Recurrent Clostridium difficile colitis: the only validated indication
Currently, fecal microbiota transplant (FMT) is only indicated for the treatment of recurrent Clostridium difficile infections, but its indications might soon include other diseases where the involvement of the gut microbiota has been confirmed.
About this article
Recurrent Clostridium difficile colitis
is the first cause of treatment-related diarrhea and affected over 450,000 Americans in 2011, of which 30,000 died. In France, 1800 deaths were associated to C. difficile infection in 20142. An estimated 5% of overall mortality in hospitalized patients is attributable to this bacterial strain.
Until the 1990s, C. difficile colitis was a relatively rare infection which was not considered a health hazard: an antibiotic treatment was enough to get rid of it. But in a 20-year period, the frequency of this disease more than doubled, while the efficacy of the antibiotics therapy dropped to a 20-30% success rate8,9. The bacterium is becoming increasingly resistant to antibiotics. It was not until the start of the 2000s and the sequencing of C. difficile genome when a particularly virulent strain was identified. It is resistant to antibiotics and able to produce 10 times the amount of toxins usually secreted by this bacterium.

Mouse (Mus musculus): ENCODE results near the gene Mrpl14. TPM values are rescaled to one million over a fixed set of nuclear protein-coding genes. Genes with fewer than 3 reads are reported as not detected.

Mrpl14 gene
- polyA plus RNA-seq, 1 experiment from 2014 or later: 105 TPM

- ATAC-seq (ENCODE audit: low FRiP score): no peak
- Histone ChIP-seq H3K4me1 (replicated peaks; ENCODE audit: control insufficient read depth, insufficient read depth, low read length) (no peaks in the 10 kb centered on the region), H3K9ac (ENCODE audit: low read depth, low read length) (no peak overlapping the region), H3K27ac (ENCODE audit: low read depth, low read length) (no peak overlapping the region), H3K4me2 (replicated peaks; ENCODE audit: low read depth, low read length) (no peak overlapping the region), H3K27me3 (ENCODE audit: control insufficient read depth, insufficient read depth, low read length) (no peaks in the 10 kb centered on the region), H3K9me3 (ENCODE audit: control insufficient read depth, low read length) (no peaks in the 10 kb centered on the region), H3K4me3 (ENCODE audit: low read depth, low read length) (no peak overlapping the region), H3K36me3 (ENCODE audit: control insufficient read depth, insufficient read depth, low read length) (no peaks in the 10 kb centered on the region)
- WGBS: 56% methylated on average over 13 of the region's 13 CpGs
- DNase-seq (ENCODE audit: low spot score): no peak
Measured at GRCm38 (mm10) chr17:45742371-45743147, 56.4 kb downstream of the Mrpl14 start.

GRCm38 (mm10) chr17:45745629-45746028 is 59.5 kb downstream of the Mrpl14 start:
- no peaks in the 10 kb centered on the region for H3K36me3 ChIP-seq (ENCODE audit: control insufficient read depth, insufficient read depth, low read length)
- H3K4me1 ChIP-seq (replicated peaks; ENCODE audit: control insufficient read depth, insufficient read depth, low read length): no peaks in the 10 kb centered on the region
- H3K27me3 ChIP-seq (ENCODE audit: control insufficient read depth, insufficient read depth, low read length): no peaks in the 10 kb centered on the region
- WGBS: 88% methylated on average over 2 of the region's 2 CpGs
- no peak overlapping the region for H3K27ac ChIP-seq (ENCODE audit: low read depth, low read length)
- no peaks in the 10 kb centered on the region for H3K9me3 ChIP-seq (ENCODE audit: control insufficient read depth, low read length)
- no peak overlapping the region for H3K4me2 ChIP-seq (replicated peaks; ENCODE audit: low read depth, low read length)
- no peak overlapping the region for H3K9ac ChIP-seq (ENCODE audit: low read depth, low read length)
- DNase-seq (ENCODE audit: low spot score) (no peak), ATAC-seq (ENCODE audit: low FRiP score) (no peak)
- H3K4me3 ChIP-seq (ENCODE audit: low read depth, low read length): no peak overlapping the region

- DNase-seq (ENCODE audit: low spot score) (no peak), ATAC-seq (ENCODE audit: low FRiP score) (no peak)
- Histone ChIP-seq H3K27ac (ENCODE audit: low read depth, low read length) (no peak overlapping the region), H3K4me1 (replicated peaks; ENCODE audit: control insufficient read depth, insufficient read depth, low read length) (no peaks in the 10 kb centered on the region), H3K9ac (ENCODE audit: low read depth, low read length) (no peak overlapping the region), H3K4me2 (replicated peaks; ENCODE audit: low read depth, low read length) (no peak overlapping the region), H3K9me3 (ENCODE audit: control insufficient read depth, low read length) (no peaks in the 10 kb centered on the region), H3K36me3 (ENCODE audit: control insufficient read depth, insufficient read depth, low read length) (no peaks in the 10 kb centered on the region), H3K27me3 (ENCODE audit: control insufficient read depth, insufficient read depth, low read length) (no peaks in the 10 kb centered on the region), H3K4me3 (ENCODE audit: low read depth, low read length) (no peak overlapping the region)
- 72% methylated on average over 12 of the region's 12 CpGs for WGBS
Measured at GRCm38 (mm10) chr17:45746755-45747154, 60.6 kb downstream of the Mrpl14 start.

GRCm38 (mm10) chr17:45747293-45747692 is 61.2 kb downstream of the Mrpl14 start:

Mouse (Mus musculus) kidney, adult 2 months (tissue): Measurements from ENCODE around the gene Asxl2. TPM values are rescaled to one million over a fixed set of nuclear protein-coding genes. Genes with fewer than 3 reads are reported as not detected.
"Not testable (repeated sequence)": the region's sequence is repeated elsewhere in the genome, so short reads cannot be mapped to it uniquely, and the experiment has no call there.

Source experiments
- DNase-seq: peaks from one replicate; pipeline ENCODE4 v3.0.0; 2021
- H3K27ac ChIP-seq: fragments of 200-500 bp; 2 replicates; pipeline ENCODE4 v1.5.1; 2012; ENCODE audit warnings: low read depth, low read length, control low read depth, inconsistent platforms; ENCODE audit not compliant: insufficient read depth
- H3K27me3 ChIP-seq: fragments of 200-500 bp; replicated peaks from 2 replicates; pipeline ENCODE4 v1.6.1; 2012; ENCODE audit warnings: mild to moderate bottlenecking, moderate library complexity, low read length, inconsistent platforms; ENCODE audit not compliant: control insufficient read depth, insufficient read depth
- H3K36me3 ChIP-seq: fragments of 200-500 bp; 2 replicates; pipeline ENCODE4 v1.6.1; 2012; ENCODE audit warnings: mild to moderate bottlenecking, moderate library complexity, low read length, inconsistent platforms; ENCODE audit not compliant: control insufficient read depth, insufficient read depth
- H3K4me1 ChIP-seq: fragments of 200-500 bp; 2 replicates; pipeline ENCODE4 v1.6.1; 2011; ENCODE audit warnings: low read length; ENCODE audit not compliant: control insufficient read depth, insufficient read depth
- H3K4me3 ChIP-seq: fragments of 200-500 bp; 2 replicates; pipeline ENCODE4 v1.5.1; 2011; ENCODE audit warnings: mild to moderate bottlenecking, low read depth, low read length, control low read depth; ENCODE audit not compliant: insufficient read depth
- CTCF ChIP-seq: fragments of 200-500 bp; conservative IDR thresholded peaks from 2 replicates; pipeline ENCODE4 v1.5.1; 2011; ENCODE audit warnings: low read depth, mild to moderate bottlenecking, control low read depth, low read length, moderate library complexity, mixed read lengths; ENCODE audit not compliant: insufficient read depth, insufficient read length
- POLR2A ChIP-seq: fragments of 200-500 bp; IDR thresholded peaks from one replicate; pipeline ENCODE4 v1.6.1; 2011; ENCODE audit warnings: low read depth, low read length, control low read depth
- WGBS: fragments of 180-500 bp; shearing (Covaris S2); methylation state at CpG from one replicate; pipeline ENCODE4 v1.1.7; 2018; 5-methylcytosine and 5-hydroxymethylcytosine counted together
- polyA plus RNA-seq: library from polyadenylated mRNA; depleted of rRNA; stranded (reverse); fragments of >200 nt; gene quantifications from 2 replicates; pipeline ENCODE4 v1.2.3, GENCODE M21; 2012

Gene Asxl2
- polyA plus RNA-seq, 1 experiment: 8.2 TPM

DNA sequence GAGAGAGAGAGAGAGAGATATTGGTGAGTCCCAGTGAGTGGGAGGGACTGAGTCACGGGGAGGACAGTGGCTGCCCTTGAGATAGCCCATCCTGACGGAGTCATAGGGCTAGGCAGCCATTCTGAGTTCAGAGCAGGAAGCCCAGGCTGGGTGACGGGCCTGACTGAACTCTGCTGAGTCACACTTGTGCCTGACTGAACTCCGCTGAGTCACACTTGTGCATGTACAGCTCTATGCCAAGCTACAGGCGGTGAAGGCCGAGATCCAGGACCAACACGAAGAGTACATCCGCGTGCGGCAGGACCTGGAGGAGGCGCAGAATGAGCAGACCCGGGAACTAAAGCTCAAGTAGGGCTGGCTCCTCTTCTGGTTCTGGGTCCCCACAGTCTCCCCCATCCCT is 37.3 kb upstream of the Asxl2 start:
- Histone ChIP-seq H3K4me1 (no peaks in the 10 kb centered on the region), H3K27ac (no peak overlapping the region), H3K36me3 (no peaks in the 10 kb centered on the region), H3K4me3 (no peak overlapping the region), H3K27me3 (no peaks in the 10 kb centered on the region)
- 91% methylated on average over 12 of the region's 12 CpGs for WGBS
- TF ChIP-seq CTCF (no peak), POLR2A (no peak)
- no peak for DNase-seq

Beware of relapse with repeated antibiotic courses!
Infection generally occurs after the destruction of the gut microbiota by repeated courses of antibiotics. C. difficile, which is present as resting spores in the colon, proliferates and changes to produce toxins that cause inflammation and diarrhea. Paradoxically, this infection is treated with antibiotics, which progressively exacerbate the gut microbiota disruption at each additional treatment course3 thus leading to a 35% rate of relapse2.
FMT should be preferred to antibiotics for recurrent cases
In 1958, the surgeon Ben Eiseman published 4 cases of pseudomembranous colitis that were cured with FMT and sparked interest in this method. Several articles described its efficacy to treat the recurrent form of this disease. But the true turning point came in 2013 with the publication of the first clinical trial in humans. This trial was designed with a robust methodology and demonstrated the therapeutic superiority of FMT over antibiotic therapy to treat recurrent and drugresistant forms of C. difficile infections.
INTERNATIONAL RECOMMENDATIONS FOR THE TREATMENT OF C. DIFFICILE INFECTIONS
Following the publication of the Dutch study, the European Society of Clinical Microbiology and Infection (ESCMID)10 updated its recommendations and included FMT as a possible treatment for recurrent C. difficile infection.
An isolated severe episode or a first colitis relapse must be treated with oral antibiotics.
Only the second relapse, which characterizes recurrent C. difficile colitis, warrants the use of a stool transplant.